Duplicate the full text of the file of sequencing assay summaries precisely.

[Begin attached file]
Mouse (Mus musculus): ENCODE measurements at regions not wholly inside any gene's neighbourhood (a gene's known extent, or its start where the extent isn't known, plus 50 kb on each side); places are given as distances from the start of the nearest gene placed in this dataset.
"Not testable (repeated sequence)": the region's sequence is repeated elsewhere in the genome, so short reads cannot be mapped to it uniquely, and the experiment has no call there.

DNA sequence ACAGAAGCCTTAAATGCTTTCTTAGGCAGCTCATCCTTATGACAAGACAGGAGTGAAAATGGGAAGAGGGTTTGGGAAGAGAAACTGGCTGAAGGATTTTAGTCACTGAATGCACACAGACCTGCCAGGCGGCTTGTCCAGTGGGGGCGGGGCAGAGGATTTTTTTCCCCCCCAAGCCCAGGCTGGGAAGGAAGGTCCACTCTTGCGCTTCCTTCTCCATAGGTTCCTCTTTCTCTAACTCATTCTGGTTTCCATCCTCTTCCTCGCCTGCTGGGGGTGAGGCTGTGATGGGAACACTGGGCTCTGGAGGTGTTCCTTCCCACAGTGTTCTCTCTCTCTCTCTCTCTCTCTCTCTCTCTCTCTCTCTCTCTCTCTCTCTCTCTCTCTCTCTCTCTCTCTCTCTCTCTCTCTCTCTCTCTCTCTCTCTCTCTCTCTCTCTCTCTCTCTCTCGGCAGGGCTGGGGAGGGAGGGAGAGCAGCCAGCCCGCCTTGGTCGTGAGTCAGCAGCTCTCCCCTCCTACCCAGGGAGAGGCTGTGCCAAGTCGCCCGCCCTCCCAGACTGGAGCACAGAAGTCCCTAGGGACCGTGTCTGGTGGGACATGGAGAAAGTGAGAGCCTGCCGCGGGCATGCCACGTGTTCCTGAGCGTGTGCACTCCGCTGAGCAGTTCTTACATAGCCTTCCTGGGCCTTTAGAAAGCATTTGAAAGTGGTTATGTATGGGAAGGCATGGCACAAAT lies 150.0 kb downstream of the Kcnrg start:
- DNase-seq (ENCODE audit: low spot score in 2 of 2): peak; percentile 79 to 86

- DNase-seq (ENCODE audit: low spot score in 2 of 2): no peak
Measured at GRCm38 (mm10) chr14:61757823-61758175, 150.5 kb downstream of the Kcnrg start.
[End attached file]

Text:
Mouse (Mus musculus): ENCODE measurements at regions not wholly inside any gene's neighbourhood (a gene's known extent, or its start where the extent isn't known, plus 50 kb on each side); places are given as distances from the start of the nearest gene placed in this dataset.
"Not testable (repeated sequence)": the region's sequence is repeated elsewhere in the genome, so short reads cannot be mapped to it uniquely, and the experiment has no call there.

DNA sequence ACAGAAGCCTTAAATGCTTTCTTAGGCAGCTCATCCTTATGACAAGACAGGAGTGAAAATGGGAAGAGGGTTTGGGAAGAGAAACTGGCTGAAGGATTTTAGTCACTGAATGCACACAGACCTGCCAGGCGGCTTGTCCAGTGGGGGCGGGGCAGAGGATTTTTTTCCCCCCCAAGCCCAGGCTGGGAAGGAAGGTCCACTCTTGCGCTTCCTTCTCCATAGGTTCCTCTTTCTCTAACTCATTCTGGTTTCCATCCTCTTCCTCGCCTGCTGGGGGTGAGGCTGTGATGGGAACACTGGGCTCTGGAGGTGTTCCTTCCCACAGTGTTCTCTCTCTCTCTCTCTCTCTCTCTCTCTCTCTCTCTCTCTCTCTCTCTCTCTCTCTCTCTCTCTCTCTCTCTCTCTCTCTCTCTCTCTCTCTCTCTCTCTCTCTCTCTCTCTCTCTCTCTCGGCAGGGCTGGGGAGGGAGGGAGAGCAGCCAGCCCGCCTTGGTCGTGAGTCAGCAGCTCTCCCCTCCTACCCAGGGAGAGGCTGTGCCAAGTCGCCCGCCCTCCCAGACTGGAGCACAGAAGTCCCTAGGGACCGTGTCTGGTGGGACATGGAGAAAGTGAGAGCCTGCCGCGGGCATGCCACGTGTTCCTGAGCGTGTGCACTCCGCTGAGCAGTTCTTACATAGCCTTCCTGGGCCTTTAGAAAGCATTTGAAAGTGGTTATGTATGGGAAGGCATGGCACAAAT lies 150.0 kb downstream of the Kcnrg start:
- DNase-seq (ENCODE audit: low spot score in 2 of 2): peak; percentile 79 to 86

- DNase-seq (ENCODE audit: low spot score in 2 of 2): no peak
Measured at GRCm38 (mm10) chr14:61757823-61758175, 150.5 kb downstream of the Kcnrg start.